# Entando CLI

# Overview

The Entando Command Line Interface (CLI) provides a set of commands that accelerate common tasks such as installing a new instance of Entando, generating an Entando project via JHipster, deploying an Entando Bundle, creating an Entando Application, etc.

# Installation

# Prerequisites

The basic requirements for the CLI vary depending on the category of developer tasks. The CLI is able to install secondary dependencies using the ent check-env command as described here.

Category Prerequisite
Basic Development Git or Git for Windows (opens new window)
Install Entando in a local VM Multipass (opens new window)
Build and publish Entando Bundles Docker and Docker Compose
a Git repository for the bundle artifacts
a Docker Hub account (or organization) for microservice Docker images
Deploy an Entando Bundle a Kubernetes cluster with admin access, which can be a local cluster (created via the Entando CLI or manually) or a shared remote cluster

TIP

The automated option in Getting Started will install the CLI along with an Ubuntu VM containing K3s Kubernetes and a quickstart Entando Application.

# Install the CLI

Install the current offical release of the CLI via the following command

curl -L https://get.entando.org/cli | bash

# Check the Environment

Use the check-env command to prepare your environment for development. This will verify the presence of required dependencies as well as the appropriate versions for your specific Entando instance. Certain configurations allow check-env to automatically install dependencies and prompt the developer for guidance or approval as needed.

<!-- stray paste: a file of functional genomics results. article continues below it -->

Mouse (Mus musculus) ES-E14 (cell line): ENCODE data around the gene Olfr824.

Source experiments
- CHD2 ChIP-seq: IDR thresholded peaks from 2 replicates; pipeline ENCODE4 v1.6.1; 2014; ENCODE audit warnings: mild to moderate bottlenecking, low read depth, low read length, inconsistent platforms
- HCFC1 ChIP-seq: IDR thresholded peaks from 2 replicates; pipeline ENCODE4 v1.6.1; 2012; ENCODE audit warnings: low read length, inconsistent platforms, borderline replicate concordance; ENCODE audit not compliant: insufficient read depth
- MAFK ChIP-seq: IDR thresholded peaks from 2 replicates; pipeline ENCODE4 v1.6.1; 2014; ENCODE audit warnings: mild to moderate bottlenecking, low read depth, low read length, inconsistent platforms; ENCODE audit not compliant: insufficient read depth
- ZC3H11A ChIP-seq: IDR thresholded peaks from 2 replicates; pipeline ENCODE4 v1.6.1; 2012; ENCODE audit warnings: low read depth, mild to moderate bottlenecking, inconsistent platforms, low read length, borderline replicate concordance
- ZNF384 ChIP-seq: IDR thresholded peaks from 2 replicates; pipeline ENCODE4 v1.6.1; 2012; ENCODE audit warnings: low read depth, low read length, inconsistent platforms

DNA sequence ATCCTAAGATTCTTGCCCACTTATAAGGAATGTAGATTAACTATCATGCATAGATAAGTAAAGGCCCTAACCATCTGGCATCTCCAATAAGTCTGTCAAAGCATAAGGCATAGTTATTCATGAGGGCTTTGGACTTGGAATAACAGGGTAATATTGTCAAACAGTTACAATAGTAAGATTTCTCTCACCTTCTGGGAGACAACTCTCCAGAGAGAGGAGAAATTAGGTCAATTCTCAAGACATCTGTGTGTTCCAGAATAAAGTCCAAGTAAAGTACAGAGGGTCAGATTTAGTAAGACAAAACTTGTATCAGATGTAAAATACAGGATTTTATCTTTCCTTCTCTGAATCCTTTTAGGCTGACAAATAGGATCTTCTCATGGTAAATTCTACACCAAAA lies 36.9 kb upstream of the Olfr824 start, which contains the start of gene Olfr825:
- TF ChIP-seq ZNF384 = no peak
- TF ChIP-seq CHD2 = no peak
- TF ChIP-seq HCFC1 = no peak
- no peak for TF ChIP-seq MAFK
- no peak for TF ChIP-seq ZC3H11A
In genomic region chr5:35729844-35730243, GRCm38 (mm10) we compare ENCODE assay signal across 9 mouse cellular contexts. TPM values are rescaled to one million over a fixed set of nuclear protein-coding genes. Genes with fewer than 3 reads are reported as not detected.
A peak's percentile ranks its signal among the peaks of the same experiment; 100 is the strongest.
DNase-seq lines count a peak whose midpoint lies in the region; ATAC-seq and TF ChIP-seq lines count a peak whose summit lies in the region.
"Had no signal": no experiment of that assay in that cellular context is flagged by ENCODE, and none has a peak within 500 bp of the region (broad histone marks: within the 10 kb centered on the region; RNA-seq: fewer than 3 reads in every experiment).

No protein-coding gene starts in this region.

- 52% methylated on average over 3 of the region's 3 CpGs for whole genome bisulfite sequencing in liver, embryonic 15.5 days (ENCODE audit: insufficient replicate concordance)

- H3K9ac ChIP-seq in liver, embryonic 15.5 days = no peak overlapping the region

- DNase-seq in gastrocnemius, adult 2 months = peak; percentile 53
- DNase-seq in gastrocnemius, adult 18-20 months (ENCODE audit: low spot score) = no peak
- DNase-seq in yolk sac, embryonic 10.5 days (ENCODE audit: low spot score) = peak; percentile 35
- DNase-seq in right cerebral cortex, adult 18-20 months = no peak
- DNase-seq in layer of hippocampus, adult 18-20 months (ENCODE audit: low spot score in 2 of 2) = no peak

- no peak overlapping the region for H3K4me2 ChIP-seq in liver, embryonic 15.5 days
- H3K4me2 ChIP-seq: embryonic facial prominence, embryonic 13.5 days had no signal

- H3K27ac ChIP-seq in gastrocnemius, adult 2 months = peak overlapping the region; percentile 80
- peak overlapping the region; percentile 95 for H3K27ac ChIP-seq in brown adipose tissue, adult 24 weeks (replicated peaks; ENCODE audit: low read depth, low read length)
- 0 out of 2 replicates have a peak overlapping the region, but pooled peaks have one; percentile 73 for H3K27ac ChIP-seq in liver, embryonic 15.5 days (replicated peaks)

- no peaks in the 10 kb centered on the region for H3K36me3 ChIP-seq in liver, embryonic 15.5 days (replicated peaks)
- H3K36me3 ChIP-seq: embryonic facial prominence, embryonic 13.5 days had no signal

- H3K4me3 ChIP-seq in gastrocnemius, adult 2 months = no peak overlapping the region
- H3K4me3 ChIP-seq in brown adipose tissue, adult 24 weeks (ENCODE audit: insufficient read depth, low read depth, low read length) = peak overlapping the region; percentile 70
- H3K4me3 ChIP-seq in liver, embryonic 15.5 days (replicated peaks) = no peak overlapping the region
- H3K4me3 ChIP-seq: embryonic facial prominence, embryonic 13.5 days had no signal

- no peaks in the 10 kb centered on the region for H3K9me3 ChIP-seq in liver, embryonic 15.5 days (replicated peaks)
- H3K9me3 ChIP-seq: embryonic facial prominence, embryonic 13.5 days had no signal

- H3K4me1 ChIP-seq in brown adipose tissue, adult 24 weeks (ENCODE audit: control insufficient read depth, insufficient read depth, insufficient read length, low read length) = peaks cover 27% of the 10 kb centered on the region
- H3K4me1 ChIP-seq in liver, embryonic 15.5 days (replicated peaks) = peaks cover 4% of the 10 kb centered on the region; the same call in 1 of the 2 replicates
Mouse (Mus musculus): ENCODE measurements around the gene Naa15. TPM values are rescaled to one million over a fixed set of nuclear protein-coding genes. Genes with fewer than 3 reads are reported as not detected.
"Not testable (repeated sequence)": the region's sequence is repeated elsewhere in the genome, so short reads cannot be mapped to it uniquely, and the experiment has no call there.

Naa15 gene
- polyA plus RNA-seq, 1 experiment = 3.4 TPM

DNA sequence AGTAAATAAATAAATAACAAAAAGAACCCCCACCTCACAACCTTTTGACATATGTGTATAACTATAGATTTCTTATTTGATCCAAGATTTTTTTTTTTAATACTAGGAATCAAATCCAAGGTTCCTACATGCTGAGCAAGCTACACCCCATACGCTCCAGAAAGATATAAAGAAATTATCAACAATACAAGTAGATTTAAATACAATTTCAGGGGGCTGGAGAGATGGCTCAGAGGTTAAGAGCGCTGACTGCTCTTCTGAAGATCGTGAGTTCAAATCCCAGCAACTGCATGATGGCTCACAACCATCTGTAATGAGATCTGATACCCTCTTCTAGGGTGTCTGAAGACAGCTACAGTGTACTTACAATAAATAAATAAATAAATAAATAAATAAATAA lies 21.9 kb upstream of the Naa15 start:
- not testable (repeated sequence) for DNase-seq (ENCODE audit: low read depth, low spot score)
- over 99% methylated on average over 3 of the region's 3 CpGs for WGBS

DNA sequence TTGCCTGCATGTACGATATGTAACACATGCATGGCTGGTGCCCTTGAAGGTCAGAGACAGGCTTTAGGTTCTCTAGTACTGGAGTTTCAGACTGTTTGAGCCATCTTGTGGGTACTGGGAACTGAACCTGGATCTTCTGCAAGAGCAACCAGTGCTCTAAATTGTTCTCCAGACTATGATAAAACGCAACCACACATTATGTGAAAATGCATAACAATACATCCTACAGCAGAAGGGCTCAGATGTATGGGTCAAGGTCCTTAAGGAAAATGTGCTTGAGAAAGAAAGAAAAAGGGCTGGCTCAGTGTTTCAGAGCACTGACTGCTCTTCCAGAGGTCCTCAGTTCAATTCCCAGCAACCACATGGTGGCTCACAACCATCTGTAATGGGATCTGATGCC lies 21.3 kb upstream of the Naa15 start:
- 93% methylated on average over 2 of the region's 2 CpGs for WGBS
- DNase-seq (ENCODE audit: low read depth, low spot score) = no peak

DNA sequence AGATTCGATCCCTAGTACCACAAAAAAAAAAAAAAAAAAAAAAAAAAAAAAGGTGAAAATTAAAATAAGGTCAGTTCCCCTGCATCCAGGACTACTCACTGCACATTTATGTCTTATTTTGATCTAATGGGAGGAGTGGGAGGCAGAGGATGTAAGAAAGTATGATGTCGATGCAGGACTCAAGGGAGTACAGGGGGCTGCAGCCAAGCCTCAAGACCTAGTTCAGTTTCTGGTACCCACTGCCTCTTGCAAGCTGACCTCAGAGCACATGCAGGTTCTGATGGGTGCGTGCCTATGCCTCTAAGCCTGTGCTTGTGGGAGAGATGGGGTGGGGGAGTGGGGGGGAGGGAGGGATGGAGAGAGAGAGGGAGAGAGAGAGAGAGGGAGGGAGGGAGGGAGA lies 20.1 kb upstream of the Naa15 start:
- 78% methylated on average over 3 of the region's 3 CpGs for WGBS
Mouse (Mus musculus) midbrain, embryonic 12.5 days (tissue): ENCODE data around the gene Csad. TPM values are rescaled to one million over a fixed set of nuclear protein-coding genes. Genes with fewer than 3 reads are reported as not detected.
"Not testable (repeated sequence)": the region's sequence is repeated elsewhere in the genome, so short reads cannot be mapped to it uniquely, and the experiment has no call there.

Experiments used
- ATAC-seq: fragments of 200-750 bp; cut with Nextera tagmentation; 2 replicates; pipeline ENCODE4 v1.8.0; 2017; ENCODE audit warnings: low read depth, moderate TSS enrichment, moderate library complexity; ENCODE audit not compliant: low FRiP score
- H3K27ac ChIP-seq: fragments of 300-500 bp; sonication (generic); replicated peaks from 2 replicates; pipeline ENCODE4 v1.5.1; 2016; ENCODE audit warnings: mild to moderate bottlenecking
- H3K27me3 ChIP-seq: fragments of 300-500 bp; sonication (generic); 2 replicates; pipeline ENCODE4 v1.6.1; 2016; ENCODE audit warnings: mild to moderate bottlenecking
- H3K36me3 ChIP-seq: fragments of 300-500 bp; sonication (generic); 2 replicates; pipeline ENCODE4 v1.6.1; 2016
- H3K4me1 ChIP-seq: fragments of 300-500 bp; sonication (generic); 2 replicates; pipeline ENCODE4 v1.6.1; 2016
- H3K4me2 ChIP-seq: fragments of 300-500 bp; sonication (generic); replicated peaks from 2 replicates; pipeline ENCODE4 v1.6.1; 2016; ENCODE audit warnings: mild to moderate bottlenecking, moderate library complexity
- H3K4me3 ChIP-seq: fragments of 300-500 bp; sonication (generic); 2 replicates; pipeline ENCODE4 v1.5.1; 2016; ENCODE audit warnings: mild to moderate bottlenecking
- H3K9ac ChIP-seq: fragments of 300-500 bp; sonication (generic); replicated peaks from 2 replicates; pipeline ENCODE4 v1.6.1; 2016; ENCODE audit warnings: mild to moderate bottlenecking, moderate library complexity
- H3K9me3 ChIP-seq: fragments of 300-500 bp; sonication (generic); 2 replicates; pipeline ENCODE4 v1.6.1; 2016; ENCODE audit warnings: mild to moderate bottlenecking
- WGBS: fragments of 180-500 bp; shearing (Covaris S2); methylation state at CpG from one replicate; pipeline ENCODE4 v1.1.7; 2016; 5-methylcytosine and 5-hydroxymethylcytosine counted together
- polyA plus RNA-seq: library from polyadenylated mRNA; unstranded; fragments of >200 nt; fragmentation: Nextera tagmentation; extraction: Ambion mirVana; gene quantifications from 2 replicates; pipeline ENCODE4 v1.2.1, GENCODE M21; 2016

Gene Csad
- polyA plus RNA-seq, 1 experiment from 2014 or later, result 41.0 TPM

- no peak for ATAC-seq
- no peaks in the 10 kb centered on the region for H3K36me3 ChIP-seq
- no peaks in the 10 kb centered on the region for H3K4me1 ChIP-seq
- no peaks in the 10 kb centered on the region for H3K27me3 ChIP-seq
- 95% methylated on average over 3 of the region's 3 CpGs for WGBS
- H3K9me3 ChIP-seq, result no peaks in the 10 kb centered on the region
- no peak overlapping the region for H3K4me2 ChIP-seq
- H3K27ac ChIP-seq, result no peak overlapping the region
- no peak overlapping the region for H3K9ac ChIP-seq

ent check-env develop

# Update the CLI

The CLI can be updated to the latest version (corresponding to the current Entando version) using

bash <(curl -L "https://get.entando.org/cli") --update

Run ent check-env develop after updating the CLI to determine if dependency versions have changed.

Alternatively, deleting the ~/.entando directory with rm -rf ~/.entando and then reinstalling the CLI, per the instructions above, will perform a clean install. This will also remove the private copies of JHipster, Entando Blueprint, etc.

# Available Commands

Use ent help to review the list of available commands

~~~~~~~~~~~~~~~~~~~
 Entando CLI
~~~~~~~~~~~~~~~~~~~

> Essentials:
  - Activate using:  ~/.entando/ent/v7.0.0/cli/v7.0.0/activate
  - Deactivate using: ~/.entando/ent/v7.0.0/cli/v7.0.0/deactivate

> Available commands:
  - app                  => Helper for managing an Entando App
  - app-info             => Displays information about an Entando App
  - bundler              => Wrapper for the ent private installation of the Entando bundle tool
  - check-env            => Checks the environment for required dependencies and settings
  - diag                 => Runs diagnostics and aggregates the related info in a .tgz file
  - ecr                  => Helper for managing the ECR
  - ent                  => Helper for managing the local ents
  - help                 => Help information
  - host                 => Helper for managing the system that hosts the quickstart VM
  - jhipster             => Wrapper for the ent private installation of jhipster
  - kubectl              => Helper for using kubectl in ent managed scenarios
  - npm                  => Wrapper for the ent private installation of npm (mostly for internal use)
  - pod                  => Displays information related to a set of pods